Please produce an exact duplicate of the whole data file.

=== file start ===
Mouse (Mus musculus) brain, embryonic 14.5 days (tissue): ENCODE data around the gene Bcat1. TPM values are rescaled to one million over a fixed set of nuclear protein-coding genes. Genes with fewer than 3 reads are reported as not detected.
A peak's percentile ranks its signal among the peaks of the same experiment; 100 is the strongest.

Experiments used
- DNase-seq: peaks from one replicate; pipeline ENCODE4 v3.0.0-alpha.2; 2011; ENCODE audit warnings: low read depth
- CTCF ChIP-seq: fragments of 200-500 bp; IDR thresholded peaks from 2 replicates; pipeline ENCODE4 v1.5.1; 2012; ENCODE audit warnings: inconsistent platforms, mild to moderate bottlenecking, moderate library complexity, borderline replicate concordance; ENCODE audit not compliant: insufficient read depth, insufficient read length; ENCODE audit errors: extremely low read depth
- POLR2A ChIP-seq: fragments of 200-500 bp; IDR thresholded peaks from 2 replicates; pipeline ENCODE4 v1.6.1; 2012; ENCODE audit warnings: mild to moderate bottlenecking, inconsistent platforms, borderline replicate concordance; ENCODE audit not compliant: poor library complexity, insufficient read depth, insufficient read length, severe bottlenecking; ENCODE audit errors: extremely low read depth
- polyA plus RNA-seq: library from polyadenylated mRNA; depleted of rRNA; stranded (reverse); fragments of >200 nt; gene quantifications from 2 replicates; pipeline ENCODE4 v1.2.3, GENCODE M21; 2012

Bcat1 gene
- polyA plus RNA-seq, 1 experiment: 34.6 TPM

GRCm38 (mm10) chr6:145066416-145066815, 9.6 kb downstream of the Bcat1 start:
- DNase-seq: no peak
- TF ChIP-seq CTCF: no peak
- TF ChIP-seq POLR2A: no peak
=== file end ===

Mouse (Mus musculus) brain, embryonic 14.5 days (tissue): ENCODE data around the gene Bcat1. TPM values are rescaled to one million over a fixed set of nuclear protein-coding genes. Genes with fewer than 3 reads are reported as not detected.
A peak's percentile ranks its signal among the peaks of the same experiment; 100 is the strongest.

Experiments used
- DNase-seq: peaks from one replicate; pipeline ENCODE4 v3.0.0-alpha.2; 2011; ENCODE audit warnings: low read depth
- CTCF ChIP-seq: fragments of 200-500 bp; IDR thresholded peaks from 2 replicates; pipeline ENCODE4 v1.5.1; 2012; ENCODE audit warnings: inconsistent platforms, mild to moderate bottlenecking, moderate library complexity, borderline replicate concordance; ENCODE audit not compliant: insufficient read depth, insufficient read length; ENCODE audit errors: extremely low read depth
- POLR2A ChIP-seq: fragments of 200-500 bp; IDR thresholded peaks from 2 replicates; pipeline ENCODE4 v1.6.1; 2012; ENCODE audit warnings: mild to moderate bottlenecking, inconsistent platforms, borderline replicate concordance; ENCODE audit not compliant: poor library complexity, insufficient read depth, insufficient read length, severe bottlenecking; ENCODE audit errors: extremely low read depth
- polyA plus RNA-seq: library from polyadenylated mRNA; depleted of rRNA; stranded (reverse); fragments of >200 nt; gene quantifications from 2 replicates; pipeline ENCODE4 v1.2.3, GENCODE M21; 2012

Bcat1 gene
- polyA plus RNA-seq, 1 experiment: 34.6 TPM

GRCm38 (mm10) chr6:145066416-145066815, 9.6 kb downstream of the Bcat1 start:
- DNase-seq: no peak
- TF ChIP-seq CTCF: no peak
- TF ChIP-seq POLR2A: no peak